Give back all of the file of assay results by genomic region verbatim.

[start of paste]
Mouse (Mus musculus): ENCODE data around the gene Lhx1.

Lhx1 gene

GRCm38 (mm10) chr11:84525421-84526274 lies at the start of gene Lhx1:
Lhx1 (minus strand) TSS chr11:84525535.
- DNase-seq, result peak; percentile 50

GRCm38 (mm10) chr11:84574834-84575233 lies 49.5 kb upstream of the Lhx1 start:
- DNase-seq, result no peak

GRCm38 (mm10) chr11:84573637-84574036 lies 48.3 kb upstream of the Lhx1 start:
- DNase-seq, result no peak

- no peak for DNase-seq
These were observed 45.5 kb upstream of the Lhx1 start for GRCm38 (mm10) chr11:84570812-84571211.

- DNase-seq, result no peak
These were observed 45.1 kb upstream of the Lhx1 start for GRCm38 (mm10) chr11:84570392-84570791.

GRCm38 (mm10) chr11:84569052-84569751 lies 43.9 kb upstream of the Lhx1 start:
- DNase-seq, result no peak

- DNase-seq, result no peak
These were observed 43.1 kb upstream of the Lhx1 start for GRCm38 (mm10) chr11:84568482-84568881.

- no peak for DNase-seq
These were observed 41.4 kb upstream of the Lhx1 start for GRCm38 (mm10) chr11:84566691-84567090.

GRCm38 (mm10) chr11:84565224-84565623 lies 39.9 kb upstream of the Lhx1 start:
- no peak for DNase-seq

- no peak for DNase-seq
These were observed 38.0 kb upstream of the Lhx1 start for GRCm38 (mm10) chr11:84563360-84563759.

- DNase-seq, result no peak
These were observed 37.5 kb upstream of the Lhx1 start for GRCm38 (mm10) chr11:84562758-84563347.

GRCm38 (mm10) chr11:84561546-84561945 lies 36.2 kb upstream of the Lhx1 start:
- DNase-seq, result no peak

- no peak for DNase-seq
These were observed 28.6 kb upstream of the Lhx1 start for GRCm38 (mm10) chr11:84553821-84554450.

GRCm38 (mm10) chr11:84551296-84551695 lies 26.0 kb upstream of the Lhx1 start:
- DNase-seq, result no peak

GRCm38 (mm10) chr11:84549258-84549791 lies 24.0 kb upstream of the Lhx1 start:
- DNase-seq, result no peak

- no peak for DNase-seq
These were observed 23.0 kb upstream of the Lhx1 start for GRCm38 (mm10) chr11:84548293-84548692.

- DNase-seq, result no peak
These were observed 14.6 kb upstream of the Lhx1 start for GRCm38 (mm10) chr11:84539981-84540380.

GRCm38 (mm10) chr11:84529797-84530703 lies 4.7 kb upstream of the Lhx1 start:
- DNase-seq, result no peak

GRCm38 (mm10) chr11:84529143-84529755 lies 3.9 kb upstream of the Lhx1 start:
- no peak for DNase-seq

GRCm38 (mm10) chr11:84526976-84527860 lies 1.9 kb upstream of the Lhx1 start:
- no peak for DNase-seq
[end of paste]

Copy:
Mouse (Mus musculus): ENCODE data around the gene Lhx1.

Lhx1 gene

GRCm38 (mm10) chr11:84525421-84526274 lies at the start of gene Lhx1:
Lhx1 (minus strand) TSS chr11:84525535.
- DNase-seq, result peak; percentile 50

GRCm38 (mm10) chr11:84574834-84575233 lies 49.5 kb upstream of the Lhx1 start:
- DNase-seq, result no peak

GRCm38 (mm10) chr11:84573637-84574036 lies 48.3 kb upstream of the Lhx1 start:
- DNase-seq, result no peak

- no peak for DNase-seq
These were observed 45.5 kb upstream of the Lhx1 start for GRCm38 (mm10) chr11:84570812-84571211.

- DNase-seq, result no peak
These were observed 45.1 kb upstream of the Lhx1 start for GRCm38 (mm10) chr11:84570392-84570791.

GRCm38 (mm10) chr11:84569052-84569751 lies 43.9 kb upstream of the Lhx1 start:
- DNase-seq, result no peak

- DNase-seq, result no peak
These were observed 43.1 kb upstream of the Lhx1 start for GRCm38 (mm10) chr11:84568482-84568881.

- no peak for DNase-seq
These were observed 41.4 kb upstream of the Lhx1 start for GRCm38 (mm10) chr11:84566691-84567090.

GRCm38 (mm10) chr11:84565224-84565623 lies 39.9 kb upstream of the Lhx1 start:
- no peak for DNase-seq

- no peak for DNase-seq
These were observed 38.0 kb upstream of the Lhx1 start for GRCm38 (mm10) chr11:84563360-84563759.

- DNase-seq, result no peak
These were observed 37.5 kb upstream of the Lhx1 start for GRCm38 (mm10) chr11:84562758-84563347.

GRCm38 (mm10) chr11:84561546-84561945 lies 36.2 kb upstream of the Lhx1 start:
- DNase-seq, result no peak

- no peak for DNase-seq
These were observed 28.6 kb upstream of the Lhx1 start for GRCm38 (mm10) chr11:84553821-84554450.

GRCm38 (mm10) chr11:84551296-84551695 lies 26.0 kb upstream of the Lhx1 start:
- DNase-seq, result no peak

GRCm38 (mm10) chr11:84549258-84549791 lies 24.0 kb upstream of the Lhx1 start:
- DNase-seq, result no peak

- no peak for DNase-seq
These were observed 23.0 kb upstream of the Lhx1 start for GRCm38 (mm10) chr11:84548293-84548692.

- DNase-seq, result no peak
These were observed 14.6 kb upstream of the Lhx1 start for GRCm38 (mm10) chr11:84539981-84540380.

GRCm38 (mm10) chr11:84529797-84530703 lies 4.7 kb upstream of the Lhx1 start:
- DNase-seq, result no peak

GRCm38 (mm10) chr11:84529143-84529755 lies 3.9 kb upstream of the Lhx1 start:
- no peak for DNase-seq

GRCm38 (mm10) chr11:84526976-84527860 lies 1.9 kb upstream of the Lhx1 start:
- no peak for DNase-seq